The Chief of the Defence Force, Lieutenant General John Mutwa, has denied allegations of tribalism, favouritism and nepotism in the most recent round of Namibian Defence Force (NDF) promotions.
The allegations arose after the most recent round of high-ranking promotions were announced a week ago.
The controversy also surfaced mere days after President Hage Geingob blasted individuals that are instigating tribalism, nepotism and regionalism. He made the remarks this week while visiting the NDF station in Grootfontein.
New Era has seen three lists of NDF commissioned and non-commissioned officers, who were promoted on February 22. The lists show that – from a reading of their names – almost all those promoted are from one ethnic group and are mainly Oshiwambo-speaking.
Several long-serving members of the NDF have expressed great unhappiness over the promotions, saying their commanders have once again unfairly overlooked them. Their biggest complaint is, however, about alleged favouritism, nepotism and tribalism in the NDF, which they say has become an “unending syndrome” within the force.
In an interview with New Era yesterday, Lieutenant General Mutwa said he is not aware of any nepotism, tribalism or other forms of discrimination in the armed forces. “It’s not true. The issue is very simple. We promote people according to seniority. I do not take somebody who is junior to make him senior over a senior,” he noted.
Mutwa said the board is chaired by the defence minister for scrutiny and consideration. He said the NDF has promotional boards, which look into rankings brought forward for possible promotion and also looks into the qualifications of such members.
“He has to go through all the CVs before he pronounces himself. Mine is to sign, because according to the Defence Act, it is me who has to appoint after the approval of the political leadership,” Mutwa said.
Minister of Defence Penda ya Ndakolo in turn condemned the allegations of tribalism, saying the NDF is there to defend the entire Namibian territory and its people. “We have to recruit according to requirements. We will not allow favouritism, tribalism, nepotism and regionalism in our forces. We promote according to qualifications,” he remarked.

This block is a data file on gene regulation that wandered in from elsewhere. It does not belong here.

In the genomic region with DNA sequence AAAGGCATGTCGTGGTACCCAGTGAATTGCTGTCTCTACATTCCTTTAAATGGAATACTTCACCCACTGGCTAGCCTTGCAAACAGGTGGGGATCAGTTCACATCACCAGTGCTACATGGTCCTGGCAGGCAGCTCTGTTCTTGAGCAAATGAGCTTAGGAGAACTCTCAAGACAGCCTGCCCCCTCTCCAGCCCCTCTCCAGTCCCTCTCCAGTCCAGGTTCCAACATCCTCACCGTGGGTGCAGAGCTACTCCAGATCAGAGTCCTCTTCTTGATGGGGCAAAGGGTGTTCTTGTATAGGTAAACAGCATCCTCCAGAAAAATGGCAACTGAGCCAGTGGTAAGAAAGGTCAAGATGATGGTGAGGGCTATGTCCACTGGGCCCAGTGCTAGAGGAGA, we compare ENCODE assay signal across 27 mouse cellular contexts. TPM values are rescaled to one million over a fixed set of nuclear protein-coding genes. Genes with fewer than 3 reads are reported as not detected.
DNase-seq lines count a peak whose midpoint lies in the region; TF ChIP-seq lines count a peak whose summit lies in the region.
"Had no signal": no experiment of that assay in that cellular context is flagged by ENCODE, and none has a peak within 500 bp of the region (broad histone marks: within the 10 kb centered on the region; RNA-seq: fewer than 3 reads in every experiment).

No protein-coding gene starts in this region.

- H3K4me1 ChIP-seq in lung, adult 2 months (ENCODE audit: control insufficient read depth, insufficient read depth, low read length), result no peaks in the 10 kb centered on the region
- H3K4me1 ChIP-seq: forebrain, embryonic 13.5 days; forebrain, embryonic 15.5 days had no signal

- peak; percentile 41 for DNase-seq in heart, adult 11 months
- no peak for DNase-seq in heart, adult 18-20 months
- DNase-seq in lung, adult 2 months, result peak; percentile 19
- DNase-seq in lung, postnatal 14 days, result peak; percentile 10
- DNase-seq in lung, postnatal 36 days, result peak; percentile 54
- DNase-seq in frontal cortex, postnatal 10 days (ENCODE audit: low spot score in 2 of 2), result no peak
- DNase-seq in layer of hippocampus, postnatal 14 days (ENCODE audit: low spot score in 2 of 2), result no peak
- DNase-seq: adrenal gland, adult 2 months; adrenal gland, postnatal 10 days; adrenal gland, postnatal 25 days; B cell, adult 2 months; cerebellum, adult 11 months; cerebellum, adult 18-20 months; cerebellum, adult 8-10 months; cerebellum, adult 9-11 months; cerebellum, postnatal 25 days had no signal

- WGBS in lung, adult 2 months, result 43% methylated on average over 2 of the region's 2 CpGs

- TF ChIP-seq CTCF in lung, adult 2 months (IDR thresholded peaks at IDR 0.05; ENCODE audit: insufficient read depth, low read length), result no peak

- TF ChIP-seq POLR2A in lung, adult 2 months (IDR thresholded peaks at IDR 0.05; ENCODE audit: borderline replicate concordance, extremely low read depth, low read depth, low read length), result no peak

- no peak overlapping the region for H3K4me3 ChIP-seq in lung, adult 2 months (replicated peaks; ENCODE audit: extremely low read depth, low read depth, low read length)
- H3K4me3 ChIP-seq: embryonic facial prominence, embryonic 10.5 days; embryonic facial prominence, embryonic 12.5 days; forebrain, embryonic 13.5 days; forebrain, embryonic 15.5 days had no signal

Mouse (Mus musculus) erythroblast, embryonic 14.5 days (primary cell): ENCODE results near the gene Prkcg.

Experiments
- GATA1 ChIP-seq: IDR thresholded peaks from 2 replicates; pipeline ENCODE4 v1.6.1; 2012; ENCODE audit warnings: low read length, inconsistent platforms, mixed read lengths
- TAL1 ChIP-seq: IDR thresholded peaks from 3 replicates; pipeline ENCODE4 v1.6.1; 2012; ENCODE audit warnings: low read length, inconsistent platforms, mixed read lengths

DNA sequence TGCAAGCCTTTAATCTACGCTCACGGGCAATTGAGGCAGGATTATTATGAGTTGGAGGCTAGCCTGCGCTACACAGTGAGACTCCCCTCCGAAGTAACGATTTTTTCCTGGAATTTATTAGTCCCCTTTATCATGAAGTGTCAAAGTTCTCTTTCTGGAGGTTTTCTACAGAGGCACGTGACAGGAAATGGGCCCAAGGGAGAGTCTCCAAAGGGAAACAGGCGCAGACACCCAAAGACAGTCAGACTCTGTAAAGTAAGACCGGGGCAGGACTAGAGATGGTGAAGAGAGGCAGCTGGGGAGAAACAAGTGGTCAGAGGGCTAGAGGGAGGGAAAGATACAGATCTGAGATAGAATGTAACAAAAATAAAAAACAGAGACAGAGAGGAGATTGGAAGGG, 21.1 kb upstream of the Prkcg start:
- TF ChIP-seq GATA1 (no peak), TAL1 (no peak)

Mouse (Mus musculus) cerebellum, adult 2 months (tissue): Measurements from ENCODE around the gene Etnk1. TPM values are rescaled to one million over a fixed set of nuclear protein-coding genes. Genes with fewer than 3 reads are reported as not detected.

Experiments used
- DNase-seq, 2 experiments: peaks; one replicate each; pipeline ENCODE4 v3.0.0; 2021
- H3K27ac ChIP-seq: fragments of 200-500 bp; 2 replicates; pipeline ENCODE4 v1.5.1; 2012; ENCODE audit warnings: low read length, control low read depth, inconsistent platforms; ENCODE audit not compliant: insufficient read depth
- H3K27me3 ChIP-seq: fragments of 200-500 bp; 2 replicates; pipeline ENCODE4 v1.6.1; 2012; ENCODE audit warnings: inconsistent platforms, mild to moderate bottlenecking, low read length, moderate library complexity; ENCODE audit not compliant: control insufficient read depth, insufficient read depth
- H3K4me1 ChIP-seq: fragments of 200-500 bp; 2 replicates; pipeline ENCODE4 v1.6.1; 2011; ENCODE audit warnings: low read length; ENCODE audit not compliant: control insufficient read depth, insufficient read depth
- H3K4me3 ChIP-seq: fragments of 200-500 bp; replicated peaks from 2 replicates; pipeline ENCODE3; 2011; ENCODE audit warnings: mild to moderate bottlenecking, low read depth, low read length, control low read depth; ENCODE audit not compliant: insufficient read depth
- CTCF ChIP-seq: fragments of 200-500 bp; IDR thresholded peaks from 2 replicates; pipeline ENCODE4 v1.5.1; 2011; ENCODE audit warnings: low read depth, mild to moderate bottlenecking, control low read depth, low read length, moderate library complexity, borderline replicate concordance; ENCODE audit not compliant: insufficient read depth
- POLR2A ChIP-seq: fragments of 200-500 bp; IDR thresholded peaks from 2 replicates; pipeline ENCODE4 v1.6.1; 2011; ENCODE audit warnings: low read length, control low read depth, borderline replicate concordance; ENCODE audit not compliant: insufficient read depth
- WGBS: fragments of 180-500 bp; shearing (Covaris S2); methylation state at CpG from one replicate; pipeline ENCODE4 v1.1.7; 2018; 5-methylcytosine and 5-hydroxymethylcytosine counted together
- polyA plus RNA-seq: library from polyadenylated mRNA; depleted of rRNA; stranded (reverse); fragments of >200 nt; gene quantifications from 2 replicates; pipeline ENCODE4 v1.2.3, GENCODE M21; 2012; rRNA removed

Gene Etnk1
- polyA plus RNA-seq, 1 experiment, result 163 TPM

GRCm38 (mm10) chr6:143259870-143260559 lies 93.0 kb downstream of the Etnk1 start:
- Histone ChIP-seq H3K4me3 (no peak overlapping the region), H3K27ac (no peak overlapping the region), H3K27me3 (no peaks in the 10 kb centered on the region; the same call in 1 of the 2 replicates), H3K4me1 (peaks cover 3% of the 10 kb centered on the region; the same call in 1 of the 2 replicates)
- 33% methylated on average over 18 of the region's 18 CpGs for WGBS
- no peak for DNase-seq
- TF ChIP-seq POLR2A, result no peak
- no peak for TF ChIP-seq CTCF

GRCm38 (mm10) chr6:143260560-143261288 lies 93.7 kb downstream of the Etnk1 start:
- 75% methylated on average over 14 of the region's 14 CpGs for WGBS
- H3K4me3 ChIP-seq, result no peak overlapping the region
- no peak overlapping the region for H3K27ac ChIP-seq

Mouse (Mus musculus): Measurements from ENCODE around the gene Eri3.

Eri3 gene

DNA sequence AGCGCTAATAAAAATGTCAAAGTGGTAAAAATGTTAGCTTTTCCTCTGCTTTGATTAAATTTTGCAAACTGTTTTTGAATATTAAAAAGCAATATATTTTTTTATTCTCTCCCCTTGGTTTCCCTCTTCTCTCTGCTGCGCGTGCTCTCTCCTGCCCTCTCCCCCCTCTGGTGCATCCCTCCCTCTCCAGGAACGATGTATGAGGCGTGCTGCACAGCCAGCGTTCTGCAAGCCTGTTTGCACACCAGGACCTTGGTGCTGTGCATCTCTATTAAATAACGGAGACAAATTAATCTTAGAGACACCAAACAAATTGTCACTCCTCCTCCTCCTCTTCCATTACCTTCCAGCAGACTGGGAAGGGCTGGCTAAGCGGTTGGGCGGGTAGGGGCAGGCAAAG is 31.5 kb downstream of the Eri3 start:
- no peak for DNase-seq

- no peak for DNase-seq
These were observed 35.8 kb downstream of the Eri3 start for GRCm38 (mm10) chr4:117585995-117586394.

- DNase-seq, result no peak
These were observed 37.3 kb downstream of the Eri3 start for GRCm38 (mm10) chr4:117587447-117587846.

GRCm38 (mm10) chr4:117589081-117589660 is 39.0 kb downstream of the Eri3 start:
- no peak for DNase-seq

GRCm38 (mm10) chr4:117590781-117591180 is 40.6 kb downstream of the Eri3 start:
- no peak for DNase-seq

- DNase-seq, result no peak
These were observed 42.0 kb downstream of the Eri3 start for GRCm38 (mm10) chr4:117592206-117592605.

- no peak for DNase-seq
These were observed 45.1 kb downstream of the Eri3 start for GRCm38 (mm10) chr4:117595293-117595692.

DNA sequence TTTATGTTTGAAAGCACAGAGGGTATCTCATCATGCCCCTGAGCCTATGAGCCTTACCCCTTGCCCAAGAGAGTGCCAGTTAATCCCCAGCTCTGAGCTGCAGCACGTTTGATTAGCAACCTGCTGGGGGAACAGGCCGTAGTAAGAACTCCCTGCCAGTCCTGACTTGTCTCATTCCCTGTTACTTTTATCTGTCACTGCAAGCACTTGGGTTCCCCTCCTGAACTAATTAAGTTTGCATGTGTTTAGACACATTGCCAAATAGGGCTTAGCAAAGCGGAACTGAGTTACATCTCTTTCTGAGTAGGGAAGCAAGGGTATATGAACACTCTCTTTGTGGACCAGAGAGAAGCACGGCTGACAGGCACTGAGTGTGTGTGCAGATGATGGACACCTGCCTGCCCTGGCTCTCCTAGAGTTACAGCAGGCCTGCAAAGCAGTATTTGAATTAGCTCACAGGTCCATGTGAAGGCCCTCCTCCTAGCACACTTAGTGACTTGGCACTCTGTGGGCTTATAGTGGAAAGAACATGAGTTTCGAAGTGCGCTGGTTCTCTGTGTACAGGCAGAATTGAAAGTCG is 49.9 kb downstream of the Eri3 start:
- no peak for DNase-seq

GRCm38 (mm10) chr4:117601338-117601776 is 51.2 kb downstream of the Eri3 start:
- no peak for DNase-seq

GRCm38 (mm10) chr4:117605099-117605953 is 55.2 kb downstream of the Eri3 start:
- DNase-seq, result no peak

Another serious allegation is that some women get promoted, because they are involved in sexual relations with senior officers.
This seems to be a common complaint in many of the uniformed services in Namibia, but is by nature very difficult to prove.
The police force (Nampol) has also been repeatedly criticised for unfair promotions, whereby several well-connected newcomers have allegedly received preferential treatment ahead of long-serving members.
Police Inspector General Sebastian Ndeitunga at the time rubbished such claims, saying all promotions are carried out procedurally and without fear or favour.
On the issue of accommodation for soldiers, ya Ndakolo said it remains a challenge, but the ministry is addressing it.
“We have to sit and see how we can handle that problem. It was one of the issues the President (Geingob) addressed when he addressed soldiers in Grootfontein. He advised us to sit with the Ministry of Rural and Urban Development to see how we can collaborate,” he said.
The NDF suspended its regular recruitment process during the 2012/13 and 2013/14 financial years due to a lack of accommodation facilities. The ministry’s allocated budget for 2016/17 also fell by N$424 million to N$6.6 billion from the N$7.025 billion it was allocated in the previous financial year.